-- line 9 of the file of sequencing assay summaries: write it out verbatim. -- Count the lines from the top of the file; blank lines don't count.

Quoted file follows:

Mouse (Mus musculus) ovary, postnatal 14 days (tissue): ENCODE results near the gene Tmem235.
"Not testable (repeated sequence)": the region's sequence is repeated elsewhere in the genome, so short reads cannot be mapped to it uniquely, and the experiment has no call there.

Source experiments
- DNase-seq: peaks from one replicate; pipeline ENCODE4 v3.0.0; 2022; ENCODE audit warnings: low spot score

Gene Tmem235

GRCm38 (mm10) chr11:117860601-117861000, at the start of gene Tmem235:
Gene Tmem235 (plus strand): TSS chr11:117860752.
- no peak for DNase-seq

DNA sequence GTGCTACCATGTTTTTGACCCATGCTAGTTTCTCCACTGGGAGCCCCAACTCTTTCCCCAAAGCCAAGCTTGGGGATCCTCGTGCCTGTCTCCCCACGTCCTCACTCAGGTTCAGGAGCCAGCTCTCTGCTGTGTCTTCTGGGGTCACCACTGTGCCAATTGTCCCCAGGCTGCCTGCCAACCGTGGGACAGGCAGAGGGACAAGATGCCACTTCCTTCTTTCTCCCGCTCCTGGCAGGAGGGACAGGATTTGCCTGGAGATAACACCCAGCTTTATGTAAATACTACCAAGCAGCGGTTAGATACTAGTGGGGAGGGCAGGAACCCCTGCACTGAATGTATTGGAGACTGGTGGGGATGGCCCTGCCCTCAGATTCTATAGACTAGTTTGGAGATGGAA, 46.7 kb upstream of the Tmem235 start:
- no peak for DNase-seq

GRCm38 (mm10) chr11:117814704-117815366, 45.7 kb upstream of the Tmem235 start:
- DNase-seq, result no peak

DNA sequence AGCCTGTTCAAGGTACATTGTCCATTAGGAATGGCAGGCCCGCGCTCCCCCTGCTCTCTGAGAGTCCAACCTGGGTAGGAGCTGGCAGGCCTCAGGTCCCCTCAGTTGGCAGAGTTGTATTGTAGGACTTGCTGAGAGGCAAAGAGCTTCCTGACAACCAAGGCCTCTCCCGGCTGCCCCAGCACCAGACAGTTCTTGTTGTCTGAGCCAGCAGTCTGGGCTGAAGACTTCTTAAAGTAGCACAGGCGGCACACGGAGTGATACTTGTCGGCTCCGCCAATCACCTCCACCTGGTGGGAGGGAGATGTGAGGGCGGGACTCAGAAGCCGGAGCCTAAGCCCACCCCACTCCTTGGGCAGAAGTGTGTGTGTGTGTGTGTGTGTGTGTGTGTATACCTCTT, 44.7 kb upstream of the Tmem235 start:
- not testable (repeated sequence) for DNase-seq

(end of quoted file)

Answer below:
DNA sequence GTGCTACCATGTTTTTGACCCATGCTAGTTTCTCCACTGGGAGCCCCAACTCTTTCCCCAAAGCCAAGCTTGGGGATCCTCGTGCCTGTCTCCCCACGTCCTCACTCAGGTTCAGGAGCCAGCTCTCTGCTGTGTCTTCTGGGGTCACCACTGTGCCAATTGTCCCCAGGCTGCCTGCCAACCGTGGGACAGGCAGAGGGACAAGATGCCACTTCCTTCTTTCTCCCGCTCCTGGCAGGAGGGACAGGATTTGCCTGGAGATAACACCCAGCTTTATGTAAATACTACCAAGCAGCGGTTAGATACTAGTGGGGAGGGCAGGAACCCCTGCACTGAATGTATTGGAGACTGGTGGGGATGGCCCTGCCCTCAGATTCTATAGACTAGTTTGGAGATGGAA, 46.7 kb upstream of the Tmem235 start: